God of War: Ragnarök Brings Epic Franchise to the PS5 | Video Games

“Ragnarök” opens three years after the end of the phenomenal 2018 game, which was just titled “God of War”. It has been “Fimbulwinter” for three summers, a great ice age whose end foretells the beginning of Ragnarök. So much of this game builds on what happens in the last one that the menu screen allows for a recap to be viewed to catch players up on the essential details. Thor seeks revenge for the deaths of his half-brother Baldur and his two sons Modi and Magni. Thor’s papa Odin, wonderfully voiced by Richard Schiff, gets involved in the action, and, of course, there’s the little fact that Atreus is also known as Loki to contend with.

After an explosive prologue, the action of “Ragnarök” kicks off with Kratos and Atreus traversing the nine realms to basically gather their own God-like Avengers to battle the end of the world, reuniting them with characters the franchise has incorporated before and introducing some new ones. They are forced to rescue, Tyr, the Norse God of War, and convince Freya to return to the fold. Along the way, the combat mechanics grow with the intensity of the game. However, “Ragnarök” gives players a remarkable set of tools right from the very beginning, perhaps recognizing that most will have played the last game and don’t want to take hours before they get their favorite toys back in the sandbox. So, from the beginning, Kratos is throwing his Leviathan Axe and unleashing his Blades of Chaos. However, this game incorporates a great deal more action outside of Kratos too, including playable chapters as Atreus, who becomes a more richly drawn character in this game than the last one.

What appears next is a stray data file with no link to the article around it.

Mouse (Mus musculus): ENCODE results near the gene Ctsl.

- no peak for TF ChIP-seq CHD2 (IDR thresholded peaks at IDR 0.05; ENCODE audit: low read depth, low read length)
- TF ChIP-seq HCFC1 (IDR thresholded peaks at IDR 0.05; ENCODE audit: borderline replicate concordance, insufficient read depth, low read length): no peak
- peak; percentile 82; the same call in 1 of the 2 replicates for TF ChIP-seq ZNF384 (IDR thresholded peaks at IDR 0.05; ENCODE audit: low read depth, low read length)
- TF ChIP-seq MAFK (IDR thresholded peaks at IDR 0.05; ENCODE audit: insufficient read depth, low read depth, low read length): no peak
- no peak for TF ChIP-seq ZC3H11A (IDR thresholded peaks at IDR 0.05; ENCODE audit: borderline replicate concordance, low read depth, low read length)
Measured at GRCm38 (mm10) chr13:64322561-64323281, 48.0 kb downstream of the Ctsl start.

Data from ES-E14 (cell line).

In fact, it’s through the eyes of Atreus that a lot of the action of “Ragnarök” unfolds as he’s the one torn between his father and Odin as the end of the world looms. He’s heard the stories of what’s to come but refuses to believe that these things are outside of his control. He also has a deeper conscience than his grunting father, but the entire game plays with issues of regret that the franchise hasn’t really seen before. Mimir, the talking head that accompanies Kratos and imparts knowledge and wisdom, plays more like a conscience to Kratos too, even asking the big question about what they’re actually trying to save by killing so many enemies. When does it stop being worth saving if it requires so much carnage?

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